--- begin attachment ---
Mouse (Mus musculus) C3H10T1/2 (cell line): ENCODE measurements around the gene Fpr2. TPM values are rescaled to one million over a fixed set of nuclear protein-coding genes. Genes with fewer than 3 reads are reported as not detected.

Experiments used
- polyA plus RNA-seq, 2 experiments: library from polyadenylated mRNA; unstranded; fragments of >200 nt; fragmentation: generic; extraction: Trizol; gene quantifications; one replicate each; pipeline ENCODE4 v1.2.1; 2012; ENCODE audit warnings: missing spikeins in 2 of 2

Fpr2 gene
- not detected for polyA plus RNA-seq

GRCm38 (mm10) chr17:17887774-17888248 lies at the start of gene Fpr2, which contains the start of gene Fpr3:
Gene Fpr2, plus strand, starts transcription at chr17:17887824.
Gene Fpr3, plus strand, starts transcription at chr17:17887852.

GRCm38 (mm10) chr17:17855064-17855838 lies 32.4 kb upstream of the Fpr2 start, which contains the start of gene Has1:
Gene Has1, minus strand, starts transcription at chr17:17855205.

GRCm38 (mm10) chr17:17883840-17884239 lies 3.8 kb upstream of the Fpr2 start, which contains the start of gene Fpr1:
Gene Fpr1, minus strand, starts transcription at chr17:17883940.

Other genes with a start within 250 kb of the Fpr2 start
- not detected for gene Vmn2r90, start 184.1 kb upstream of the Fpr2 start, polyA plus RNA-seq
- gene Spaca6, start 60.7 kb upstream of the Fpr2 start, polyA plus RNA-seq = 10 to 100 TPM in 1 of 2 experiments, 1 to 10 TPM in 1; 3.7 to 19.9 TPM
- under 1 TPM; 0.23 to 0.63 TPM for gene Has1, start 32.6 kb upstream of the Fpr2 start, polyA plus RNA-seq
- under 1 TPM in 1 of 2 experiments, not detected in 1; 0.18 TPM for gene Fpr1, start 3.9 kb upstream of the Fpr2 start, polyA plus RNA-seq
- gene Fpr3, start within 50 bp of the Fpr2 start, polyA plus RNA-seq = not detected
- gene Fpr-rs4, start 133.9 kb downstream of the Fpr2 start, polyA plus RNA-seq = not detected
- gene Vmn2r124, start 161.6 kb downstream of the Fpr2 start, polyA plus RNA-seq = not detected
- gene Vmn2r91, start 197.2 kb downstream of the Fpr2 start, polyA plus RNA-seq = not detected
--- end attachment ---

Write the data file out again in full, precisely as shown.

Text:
Mouse (Mus musculus) C3H10T1/2 (cell line): ENCODE measurements around the gene Fpr2. TPM values are rescaled to one million over a fixed set of nuclear protein-coding genes. Genes with fewer than 3 reads are reported as not detected.

Experiments used
- polyA plus RNA-seq, 2 experiments: library from polyadenylated mRNA; unstranded; fragments of >200 nt; fragmentation: generic; extraction: Trizol; gene quantifications; one replicate each; pipeline ENCODE4 v1.2.1; 2012; ENCODE audit warnings: missing spikeins in 2 of 2

Fpr2 gene
- not detected for polyA plus RNA-seq

GRCm38 (mm10) chr17:17887774-17888248 lies at the start of gene Fpr2, which contains the start of gene Fpr3:
Gene Fpr2, plus strand, starts transcription at chr17:17887824.
Gene Fpr3, plus strand, starts transcription at chr17:17887852.

GRCm38 (mm10) chr17:17855064-17855838 lies 32.4 kb upstream of the Fpr2 start, which contains the start of gene Has1:
Gene Has1, minus strand, starts transcription at chr17:17855205.

GRCm38 (mm10) chr17:17883840-17884239 lies 3.8 kb upstream of the Fpr2 start, which contains the start of gene Fpr1:
Gene Fpr1, minus strand, starts transcription at chr17:17883940.

Other genes with a start within 250 kb of the Fpr2 start
- not detected for gene Vmn2r90, start 184.1 kb upstream of the Fpr2 start, polyA plus RNA-seq
- gene Spaca6, start 60.7 kb upstream of the Fpr2 start, polyA plus RNA-seq = 10 to 100 TPM in 1 of 2 experiments, 1 to 10 TPM in 1; 3.7 to 19.9 TPM
- under 1 TPM; 0.23 to 0.63 TPM for gene Has1, start 32.6 kb upstream of the Fpr2 start, polyA plus RNA-seq
- under 1 TPM in 1 of 2 experiments, not detected in 1; 0.18 TPM for gene Fpr1, start 3.9 kb upstream of the Fpr2 start, polyA plus RNA-seq
- gene Fpr3, start within 50 bp of the Fpr2 start, polyA plus RNA-seq = not detected
- gene Fpr-rs4, start 133.9 kb downstream of the Fpr2 start, polyA plus RNA-seq = not detected
- gene Vmn2r124, start 161.6 kb downstream of the Fpr2 start, polyA plus RNA-seq = not detected
- gene Vmn2r91, start 197.2 kb downstream of the Fpr2 start, polyA plus RNA-seq = not detected